Trying to understand a question I got wrong on a test:
How does inheritance differ from implementing interfaces?
- With inheritance, a class gains behavior from its superclass.
- With interfaces, a class gains behavior from the interface it implements. (this is the one I chose)
- With inheritance, a class must implement the methods defined by its superclass.
- With interfaces, a class gains both instance variables and behaviors from the interface it implements.
The way I was thinking is that interfaces define behavior, while superclasses define characteristics... or are they the same? Or am I completely backwards in my understanding?
Edit: I guess I should specify that I do know the difference between interfaces and inheritance. I'm just wondering about the two options which use the term behavior. I don't know if the prof was nitpicking about terminology, or if he asked the question poorly.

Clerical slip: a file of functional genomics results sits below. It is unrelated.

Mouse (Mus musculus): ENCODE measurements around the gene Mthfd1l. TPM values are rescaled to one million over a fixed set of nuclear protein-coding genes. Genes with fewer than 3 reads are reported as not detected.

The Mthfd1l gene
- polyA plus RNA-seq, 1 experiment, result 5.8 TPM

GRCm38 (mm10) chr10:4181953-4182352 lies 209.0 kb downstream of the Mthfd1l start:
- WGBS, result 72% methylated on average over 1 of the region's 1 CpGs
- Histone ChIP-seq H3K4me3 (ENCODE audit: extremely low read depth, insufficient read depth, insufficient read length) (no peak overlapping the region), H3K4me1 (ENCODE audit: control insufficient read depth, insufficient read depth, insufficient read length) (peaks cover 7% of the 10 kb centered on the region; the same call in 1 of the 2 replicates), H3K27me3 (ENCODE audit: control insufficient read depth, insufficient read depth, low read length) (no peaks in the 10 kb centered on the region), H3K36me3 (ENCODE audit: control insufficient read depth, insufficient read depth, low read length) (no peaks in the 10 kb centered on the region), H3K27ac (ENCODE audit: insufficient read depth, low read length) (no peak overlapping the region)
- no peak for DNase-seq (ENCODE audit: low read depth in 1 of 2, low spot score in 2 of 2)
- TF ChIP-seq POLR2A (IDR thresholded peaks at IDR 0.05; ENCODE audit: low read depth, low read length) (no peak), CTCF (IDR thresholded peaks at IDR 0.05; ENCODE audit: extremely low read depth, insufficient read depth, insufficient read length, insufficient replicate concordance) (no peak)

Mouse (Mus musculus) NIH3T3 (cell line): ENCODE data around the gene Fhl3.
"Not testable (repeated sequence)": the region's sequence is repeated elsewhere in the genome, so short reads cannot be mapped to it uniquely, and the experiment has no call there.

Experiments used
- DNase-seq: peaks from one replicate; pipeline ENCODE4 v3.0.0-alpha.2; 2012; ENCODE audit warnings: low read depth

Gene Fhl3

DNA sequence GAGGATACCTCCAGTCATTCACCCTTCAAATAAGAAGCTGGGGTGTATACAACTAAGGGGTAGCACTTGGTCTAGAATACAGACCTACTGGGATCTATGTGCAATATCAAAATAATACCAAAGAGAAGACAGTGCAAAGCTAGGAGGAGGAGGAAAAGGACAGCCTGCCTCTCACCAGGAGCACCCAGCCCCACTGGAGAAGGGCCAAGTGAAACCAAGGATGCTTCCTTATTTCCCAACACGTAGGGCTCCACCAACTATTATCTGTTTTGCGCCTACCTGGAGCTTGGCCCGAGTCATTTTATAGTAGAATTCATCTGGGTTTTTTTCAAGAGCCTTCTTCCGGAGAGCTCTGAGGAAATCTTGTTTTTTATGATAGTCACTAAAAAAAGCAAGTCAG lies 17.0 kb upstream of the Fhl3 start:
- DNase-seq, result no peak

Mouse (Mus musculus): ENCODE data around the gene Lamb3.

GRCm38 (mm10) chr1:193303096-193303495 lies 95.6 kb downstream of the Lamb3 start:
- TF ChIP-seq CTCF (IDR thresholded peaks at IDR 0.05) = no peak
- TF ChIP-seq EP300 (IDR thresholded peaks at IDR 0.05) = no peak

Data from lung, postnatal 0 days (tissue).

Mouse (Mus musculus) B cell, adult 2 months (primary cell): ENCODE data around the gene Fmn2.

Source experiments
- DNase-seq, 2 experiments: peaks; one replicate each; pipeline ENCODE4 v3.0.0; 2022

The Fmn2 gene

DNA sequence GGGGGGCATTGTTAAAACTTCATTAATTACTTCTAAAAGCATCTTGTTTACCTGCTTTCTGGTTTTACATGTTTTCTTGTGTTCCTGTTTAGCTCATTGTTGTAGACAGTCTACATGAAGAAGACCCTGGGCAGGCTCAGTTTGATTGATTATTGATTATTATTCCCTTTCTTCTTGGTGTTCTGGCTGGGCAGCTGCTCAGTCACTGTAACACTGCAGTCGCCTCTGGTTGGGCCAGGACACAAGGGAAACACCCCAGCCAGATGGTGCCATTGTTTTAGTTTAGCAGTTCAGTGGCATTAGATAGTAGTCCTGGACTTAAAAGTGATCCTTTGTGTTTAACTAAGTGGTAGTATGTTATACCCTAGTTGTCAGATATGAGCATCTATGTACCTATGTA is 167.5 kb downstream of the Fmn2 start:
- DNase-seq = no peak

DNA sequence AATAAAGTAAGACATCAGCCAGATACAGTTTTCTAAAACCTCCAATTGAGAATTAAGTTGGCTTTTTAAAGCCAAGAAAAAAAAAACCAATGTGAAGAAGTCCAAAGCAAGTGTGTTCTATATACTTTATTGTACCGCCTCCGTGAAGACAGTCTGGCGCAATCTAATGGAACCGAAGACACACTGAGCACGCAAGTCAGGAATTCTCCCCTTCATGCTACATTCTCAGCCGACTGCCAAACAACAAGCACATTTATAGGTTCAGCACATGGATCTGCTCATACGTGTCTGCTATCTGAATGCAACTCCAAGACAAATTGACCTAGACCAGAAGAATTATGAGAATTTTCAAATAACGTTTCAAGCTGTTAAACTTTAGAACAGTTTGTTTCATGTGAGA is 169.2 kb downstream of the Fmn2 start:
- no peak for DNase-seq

I know that when you implement an interface, you have to implement all the methods as defined in the interface. As such, I would say that the interface defines the behavior that a class must have, but extending another superclass (although it does also define some behaviors (more can be given to the subclass), it doesn't seem to fit as strongly as the interface defining behaviors. If the class implements an interface, you can be sure that it has certain behaviors.
Maybe the question was meant to ask whether or not the interface itself has the code for the behavior, or if it's just the definition - which if worded that way, I would have known the answer.